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Friday, December 3, 2021

Secondary infertility: When you can’t have a second child


Blessed and cursed, doting parents, but unable to have another child. This was the stark reality for Manon and Chris.

To conceive a second child, the couple spent £14,000 on fertility treatment.

“Secondary infertility is when you’ve had a natural pregnancy and are unable to conceive a second,” Manon explained.

According to the British Fertility Society, the condition affects about 5% of the UK population.

And Manon, 33, of Bala, Gwynedd, believes that more help is needed for parents like them.

“It’s really difficult to deal with and frustrating,” she said.

“Guilt also enters the picture when you already have a child, because you feel guilty that you can’t provide them with a sibling.”

The couple has been trying to conceive for seven years, going through miscarriages and IVF.

“You’re paying so much for it, you’re sure it’ll work,” Manon explained.

“IVF is not an easy path to take. I hadn’t done my homework, as I should have, so I had no idea what was in store for us.”

Infertility ‘stigma’

“There’s a stigma around secondary infertility,” she said.

“People are afraid to talk about it because they are afraid of being judged.”

Despite the treatment, Manon had to live with the disappointment of negative pregnancy tests

Chris stated: “I’m a shy person who finds it difficult to talk about anything, let alone something as personal as infertility.

“I feel obligated to be strong for her because she had struggled with her mental health following the first round of IVF.

“It was difficult. Seeing your wife go through IVF and the effects of the medication on her body.”

Mental health struggles

Manon stated that after the first round of IVF, she went into a “quite dark place.”

“Secondary infertility has a negative impact on your mental health, physical health, and emotional health,” she explained.

“I struggled with depression and anxiety, and I’m just grateful to have the most incredible husband, family, and friends who were there for us every step of the way.”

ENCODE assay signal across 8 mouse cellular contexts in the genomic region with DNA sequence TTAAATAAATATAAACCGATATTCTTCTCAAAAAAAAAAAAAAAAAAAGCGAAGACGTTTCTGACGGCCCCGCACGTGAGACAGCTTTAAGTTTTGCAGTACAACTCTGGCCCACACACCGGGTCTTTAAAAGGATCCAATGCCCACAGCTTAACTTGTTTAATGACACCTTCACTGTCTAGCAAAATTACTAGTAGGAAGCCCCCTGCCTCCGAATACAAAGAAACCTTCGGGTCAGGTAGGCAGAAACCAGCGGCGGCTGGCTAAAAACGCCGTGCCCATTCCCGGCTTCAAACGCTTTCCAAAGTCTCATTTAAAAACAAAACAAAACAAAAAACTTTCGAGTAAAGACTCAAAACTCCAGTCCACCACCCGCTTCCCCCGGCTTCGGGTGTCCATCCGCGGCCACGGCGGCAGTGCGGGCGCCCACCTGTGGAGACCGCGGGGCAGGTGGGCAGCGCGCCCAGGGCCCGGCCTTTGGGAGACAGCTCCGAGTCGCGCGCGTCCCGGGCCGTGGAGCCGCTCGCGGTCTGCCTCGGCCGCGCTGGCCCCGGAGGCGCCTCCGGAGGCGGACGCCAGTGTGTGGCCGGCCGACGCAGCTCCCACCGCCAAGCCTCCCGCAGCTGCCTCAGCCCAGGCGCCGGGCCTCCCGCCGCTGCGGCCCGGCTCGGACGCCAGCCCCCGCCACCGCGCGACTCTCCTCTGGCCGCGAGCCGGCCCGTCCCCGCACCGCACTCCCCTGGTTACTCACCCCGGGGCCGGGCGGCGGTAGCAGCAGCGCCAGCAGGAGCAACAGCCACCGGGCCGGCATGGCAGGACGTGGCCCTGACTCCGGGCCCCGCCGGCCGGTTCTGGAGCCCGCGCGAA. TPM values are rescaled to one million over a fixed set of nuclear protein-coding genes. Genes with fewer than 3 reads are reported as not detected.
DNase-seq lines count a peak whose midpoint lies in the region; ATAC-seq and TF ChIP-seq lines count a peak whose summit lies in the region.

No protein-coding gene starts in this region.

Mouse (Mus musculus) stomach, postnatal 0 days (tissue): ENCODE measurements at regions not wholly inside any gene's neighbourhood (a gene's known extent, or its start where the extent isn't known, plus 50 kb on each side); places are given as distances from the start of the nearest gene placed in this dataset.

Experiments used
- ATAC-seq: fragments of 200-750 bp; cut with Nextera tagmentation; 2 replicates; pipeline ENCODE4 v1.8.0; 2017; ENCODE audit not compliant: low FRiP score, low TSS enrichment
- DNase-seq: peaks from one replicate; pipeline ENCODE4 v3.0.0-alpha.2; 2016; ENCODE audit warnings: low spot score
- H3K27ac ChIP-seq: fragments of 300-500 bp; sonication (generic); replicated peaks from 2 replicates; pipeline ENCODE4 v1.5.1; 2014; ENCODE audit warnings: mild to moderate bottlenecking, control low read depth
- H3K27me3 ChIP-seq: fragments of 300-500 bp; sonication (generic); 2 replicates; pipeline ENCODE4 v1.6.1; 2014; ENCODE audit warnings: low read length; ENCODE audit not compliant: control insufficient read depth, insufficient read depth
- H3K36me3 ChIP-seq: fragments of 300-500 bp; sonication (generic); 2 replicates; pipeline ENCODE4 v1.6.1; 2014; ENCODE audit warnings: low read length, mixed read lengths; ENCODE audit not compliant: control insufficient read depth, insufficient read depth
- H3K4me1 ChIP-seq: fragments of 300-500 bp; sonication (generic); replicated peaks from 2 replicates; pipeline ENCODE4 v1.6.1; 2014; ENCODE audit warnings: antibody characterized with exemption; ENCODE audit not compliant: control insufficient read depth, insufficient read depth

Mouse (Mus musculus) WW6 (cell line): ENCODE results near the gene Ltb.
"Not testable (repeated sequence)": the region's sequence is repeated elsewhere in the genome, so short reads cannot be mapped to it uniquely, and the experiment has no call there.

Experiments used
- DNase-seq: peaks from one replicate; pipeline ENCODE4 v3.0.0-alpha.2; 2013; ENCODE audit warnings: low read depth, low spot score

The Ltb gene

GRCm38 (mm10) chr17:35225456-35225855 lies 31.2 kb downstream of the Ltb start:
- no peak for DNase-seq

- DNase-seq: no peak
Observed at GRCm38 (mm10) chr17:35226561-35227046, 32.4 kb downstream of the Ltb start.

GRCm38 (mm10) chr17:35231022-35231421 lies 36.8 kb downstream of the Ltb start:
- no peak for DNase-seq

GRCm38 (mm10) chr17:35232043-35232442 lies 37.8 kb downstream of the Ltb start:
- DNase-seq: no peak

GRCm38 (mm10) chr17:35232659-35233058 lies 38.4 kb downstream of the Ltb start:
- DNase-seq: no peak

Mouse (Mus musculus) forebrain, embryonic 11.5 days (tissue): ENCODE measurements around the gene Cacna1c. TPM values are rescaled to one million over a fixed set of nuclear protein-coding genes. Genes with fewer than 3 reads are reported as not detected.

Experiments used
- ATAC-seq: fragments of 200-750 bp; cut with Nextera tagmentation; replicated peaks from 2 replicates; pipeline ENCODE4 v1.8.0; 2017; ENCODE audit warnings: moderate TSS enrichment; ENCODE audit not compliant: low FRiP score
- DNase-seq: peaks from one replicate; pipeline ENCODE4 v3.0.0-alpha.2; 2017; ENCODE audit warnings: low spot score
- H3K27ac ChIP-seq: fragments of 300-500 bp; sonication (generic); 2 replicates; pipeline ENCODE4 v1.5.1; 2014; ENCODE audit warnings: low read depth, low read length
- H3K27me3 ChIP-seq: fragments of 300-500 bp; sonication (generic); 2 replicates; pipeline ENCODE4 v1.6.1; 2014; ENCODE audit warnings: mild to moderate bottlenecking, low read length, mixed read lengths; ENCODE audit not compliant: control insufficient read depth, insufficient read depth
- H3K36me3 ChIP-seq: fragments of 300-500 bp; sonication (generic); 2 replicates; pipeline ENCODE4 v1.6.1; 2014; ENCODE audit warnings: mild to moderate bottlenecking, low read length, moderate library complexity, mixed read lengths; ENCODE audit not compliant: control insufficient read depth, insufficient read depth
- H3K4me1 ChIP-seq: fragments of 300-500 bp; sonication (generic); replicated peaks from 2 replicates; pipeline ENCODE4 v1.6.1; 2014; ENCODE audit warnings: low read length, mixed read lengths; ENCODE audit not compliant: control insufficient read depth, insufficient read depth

Manon was better prepared when she started her second round of IVF treatment last year.

The two rounds of IVF was an arduous process for both Manon and Chris – involving prolonged medication and hospital visits

She had found help, particularly from online communities eager to discuss secondary fertility and share their own experiences.

“I found great comfort in Facebook and Instagram community groups and pages,” she said.

“Secondary infertility groups where I could be myself, be open and honest with them, and tell them exactly how I felt while experiencing secondary infertility.”

‘Help with costs’

The couple believes that those in similar situations should be given more assistance.

“I find it absurd that couples suffering from secondary infertility must pay £7,000 for one round of IVF,” Manon said.

“Why can’t they offer a second round for half the price if the first round fails?”

“Because not everyone in a financially secure position has IVF as an option, those couples are completely ruled out.”

The Welsh government’s specialised health services developed the criteria for infertility and IVF treatment.

NHS treatment is only available to couples who do not have biological or adopted children.

According to a spokesman, the issue of secondary infertility has not been raised in the Senedd in recent years.

The couple are now focused on living life as a happy family of three

However, after two failed IVF cycles, Manon and Chris have decided not to pursue a third attempt.

They have considered adoption, but for the time being, they are content to enjoy life as a family of three.

“We’ve come to terms with the fact that we’ll only have one child, and we’re fine with that,” Manon added.

“Because, to be honest, we couldn’t have asked for a more special child than Efa; she is a special little girl who makes us proud every day.”

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